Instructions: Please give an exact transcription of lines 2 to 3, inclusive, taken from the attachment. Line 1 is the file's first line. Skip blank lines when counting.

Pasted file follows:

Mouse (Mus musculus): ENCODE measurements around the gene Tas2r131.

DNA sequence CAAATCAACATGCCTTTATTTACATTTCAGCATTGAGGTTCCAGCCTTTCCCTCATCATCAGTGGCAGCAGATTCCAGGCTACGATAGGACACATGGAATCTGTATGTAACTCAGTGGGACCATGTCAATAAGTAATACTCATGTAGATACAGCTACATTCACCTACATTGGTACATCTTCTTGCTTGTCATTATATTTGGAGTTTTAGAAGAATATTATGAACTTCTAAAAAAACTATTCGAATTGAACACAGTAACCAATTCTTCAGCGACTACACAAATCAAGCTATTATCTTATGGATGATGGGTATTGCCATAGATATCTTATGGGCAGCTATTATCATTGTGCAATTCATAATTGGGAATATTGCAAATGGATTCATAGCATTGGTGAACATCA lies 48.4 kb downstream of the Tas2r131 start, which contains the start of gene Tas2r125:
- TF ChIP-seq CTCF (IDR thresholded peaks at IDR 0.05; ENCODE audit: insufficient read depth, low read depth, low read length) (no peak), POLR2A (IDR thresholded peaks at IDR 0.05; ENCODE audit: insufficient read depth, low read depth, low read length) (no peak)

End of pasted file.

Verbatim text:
DNA sequence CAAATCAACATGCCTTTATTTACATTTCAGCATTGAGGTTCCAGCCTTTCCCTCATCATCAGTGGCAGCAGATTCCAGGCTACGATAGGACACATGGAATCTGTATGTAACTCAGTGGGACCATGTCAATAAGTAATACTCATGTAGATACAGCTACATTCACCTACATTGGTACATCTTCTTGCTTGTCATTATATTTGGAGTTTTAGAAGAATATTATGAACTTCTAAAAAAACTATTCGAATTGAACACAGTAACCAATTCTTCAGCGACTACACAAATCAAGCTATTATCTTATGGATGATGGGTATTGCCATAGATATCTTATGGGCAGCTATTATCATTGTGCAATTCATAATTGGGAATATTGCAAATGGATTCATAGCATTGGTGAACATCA lies 48.4 kb downstream of the Tas2r131 start, which contains the start of gene Tas2r125:
- TF ChIP-seq CTCF (IDR thresholded peaks at IDR 0.05; ENCODE audit: insufficient read depth, low read depth, low read length) (no peak), POLR2A (IDR thresholded peaks at IDR 0.05; ENCODE audit: insufficient read depth, low read depth, low read length) (no peak)